High-Tech Lost and Found

Summer 2020


Sometimes people stop Steve Klinkner ’86 on the street or in the store and thank him for helping them find their keys or phone that morning.

As the vice president of engineering for Tile, Klinkner gets a sense of just how widespread the company’s Bluetooth tracking devices have become when he wears one of the company’s branded T-shirts. Tile is the most popular personal item tracker on the market, with more than 30 million devices sold worldwide. The discreet plastic tags hook onto keychains, slide into wallets, and attach to remotes, cameras, or any other device that has a tendency to wander.

“It’s kind of a feel-good product,” Klinkner says, noting that relieved customers will often email the company to share their tales. There was the professional musician whose violins were stolen out of the back of his car with a Tile in the case, allowing him to track them to a stranger’s address and notify police to retrieve his instruments. There was the motorcyclist who rediscovered a Tile-tagged bag lost on a 10-mile stretch of road into the woods. “Those kinds of things happen all the time,” he says.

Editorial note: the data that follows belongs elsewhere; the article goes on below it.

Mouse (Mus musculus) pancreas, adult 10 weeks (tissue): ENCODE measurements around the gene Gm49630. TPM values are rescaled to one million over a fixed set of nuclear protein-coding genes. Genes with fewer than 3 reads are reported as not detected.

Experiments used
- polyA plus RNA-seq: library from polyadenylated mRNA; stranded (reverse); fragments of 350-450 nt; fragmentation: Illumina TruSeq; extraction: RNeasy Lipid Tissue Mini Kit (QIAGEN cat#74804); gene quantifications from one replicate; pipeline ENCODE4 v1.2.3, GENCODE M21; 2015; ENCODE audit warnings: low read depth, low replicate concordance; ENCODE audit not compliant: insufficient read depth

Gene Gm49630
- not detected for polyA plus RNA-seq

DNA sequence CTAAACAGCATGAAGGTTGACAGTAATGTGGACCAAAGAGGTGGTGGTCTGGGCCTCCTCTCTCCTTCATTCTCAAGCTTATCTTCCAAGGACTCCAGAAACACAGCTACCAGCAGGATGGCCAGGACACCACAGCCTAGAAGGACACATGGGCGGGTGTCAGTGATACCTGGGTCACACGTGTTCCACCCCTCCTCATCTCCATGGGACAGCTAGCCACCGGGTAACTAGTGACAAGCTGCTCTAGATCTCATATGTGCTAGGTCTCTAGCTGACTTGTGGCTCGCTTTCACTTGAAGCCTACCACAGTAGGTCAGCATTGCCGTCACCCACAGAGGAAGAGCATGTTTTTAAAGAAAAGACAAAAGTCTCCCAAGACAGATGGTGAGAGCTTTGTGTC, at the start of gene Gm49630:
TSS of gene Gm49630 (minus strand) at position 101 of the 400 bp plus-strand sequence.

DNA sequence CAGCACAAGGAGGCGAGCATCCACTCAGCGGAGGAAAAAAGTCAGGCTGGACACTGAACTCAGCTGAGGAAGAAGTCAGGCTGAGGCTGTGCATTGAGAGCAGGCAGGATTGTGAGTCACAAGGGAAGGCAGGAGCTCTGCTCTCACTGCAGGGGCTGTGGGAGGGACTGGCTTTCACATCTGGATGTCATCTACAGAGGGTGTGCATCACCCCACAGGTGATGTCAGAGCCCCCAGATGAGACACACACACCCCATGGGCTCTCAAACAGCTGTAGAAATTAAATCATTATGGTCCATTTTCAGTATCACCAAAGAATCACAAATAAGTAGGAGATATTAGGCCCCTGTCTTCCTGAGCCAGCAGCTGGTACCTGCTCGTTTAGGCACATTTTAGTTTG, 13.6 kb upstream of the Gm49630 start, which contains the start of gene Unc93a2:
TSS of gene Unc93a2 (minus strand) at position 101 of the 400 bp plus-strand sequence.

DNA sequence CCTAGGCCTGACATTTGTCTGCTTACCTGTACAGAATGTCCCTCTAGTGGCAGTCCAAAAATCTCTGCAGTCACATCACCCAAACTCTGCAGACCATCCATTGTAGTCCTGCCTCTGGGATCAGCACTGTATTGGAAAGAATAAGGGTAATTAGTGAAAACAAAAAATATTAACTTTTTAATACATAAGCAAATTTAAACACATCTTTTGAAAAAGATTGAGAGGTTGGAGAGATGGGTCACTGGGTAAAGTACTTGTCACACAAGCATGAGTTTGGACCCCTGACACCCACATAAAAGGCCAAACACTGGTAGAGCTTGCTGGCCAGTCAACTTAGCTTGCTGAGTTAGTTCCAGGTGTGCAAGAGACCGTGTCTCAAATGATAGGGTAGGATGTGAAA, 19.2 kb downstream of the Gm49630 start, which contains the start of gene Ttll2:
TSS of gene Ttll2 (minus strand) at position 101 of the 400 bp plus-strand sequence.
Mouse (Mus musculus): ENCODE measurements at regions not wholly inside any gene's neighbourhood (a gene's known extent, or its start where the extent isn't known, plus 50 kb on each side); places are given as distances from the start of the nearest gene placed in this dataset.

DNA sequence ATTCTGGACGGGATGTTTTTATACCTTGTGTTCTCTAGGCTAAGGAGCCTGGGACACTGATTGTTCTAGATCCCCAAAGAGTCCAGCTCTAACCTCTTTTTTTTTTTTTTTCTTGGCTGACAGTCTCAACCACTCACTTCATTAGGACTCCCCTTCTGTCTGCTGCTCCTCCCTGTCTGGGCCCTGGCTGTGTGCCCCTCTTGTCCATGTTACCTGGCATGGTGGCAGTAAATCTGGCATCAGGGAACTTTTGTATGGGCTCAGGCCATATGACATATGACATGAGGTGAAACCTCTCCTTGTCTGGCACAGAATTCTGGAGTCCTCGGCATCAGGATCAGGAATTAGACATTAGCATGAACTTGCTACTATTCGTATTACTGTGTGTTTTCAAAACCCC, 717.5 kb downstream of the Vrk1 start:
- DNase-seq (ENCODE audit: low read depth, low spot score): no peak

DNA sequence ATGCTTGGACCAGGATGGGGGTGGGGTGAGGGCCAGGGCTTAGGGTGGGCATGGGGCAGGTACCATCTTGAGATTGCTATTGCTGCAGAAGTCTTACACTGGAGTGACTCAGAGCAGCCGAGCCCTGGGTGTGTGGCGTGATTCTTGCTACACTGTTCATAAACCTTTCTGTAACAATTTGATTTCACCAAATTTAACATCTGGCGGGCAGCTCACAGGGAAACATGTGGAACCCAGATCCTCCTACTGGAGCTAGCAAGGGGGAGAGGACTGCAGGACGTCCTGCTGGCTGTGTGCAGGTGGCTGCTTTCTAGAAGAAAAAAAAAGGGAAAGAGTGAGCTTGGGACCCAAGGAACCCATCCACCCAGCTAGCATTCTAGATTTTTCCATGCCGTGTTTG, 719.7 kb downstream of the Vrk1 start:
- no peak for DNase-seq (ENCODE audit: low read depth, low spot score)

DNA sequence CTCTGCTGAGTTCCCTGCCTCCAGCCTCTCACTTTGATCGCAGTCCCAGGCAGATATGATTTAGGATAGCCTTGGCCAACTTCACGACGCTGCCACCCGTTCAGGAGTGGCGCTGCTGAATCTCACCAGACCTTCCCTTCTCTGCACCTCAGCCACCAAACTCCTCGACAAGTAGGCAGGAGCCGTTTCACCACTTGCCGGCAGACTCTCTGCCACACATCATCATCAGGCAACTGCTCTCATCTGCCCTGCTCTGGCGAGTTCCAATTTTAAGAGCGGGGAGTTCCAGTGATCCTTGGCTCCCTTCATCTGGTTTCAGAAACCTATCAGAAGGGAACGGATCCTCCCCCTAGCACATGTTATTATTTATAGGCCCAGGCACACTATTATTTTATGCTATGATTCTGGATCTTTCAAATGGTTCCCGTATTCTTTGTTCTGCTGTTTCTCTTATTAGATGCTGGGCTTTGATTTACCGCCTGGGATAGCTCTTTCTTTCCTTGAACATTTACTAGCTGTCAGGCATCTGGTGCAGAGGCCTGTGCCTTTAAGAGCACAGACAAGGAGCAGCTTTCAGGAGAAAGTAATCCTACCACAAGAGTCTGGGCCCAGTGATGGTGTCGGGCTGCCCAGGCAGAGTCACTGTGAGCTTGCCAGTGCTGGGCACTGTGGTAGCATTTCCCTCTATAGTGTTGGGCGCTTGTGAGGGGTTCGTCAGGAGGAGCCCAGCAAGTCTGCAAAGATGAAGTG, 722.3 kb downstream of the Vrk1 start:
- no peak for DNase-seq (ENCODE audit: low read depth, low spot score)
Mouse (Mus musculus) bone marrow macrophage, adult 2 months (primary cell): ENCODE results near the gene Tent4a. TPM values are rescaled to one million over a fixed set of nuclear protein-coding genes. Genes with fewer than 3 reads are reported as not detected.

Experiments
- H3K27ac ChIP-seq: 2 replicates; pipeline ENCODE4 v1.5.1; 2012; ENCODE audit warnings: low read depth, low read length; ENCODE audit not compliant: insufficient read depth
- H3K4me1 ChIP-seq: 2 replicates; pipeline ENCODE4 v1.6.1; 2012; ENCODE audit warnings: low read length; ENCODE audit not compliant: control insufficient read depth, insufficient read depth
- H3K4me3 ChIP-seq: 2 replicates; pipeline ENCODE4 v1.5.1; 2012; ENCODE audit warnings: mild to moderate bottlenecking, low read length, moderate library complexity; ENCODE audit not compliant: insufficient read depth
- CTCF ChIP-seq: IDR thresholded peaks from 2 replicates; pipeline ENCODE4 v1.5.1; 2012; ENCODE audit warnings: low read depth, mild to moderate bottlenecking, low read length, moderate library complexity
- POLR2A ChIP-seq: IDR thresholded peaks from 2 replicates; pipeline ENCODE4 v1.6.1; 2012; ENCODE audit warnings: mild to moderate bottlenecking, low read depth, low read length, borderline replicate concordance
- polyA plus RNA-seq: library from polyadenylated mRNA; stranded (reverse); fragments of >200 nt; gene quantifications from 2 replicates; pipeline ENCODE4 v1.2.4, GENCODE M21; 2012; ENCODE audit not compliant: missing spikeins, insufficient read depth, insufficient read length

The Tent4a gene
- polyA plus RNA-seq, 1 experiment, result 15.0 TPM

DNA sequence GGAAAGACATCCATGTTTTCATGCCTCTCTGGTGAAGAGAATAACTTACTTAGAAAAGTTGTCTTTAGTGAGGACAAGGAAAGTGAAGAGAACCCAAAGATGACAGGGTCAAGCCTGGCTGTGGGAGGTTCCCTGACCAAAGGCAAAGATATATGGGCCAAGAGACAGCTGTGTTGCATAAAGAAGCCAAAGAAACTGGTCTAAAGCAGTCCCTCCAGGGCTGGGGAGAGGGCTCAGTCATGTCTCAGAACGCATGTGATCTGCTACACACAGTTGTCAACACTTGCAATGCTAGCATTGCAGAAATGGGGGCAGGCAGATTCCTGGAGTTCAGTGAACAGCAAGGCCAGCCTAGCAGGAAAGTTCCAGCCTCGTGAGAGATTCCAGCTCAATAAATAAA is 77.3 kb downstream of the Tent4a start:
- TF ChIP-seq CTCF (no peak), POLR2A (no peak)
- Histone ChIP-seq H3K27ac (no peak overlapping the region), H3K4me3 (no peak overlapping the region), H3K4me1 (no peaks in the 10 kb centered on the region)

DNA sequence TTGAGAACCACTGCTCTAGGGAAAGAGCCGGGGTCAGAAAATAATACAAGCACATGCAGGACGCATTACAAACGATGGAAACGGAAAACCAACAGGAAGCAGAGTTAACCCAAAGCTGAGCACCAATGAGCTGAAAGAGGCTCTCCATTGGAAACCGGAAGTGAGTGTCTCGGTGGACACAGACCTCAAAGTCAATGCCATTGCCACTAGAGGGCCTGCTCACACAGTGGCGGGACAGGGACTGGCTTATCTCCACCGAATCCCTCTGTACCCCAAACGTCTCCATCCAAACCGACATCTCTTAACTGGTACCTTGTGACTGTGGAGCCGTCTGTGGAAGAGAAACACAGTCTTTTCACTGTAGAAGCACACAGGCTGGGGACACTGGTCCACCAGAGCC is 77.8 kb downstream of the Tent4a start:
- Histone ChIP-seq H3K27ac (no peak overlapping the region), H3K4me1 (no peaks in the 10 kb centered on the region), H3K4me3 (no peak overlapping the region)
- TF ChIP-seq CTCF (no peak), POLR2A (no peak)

After graduating from the Whiting School with a BS in computer science and electrical engineering, Klinkner went on to earn master’s degrees in computer science and electrical engineering from Purdue University. Tile isn’t the only word-of-mouth famous company he’s worked for: He previously spent time as senior director of engineering at social gaming company Zynga, home of apps like Farmville and Words With Friends.

“What got me intrigued about Tile is that the software can run on any Bluetooth device, so computers, phones, and laptops can all be part of a broader lost-and-found system,” he says. “So the path we’ve been pursuing is enabling tracking on as many things that people want to find as possible.” For example, he says, Bluetooth headsets are small and easy to lose but can easily be made findable with Tile technology. In January, Tile began working with Hewlett-Packard to put Tile technology into laptops.

Klinkner envisions a secure worldwide finding network that anyone can participate in through Tile, yet in a way that preserves users’ privacy. Missing electronic devices would be able to report back to their owners privately, and people who found objects would be able to alert owners through anonymous, encrypted messages. In the future, as electronics get smaller and easier to lose, strangers might end up thanking Klinkner for saving a lot more than the time lost hunting for misplaced keys.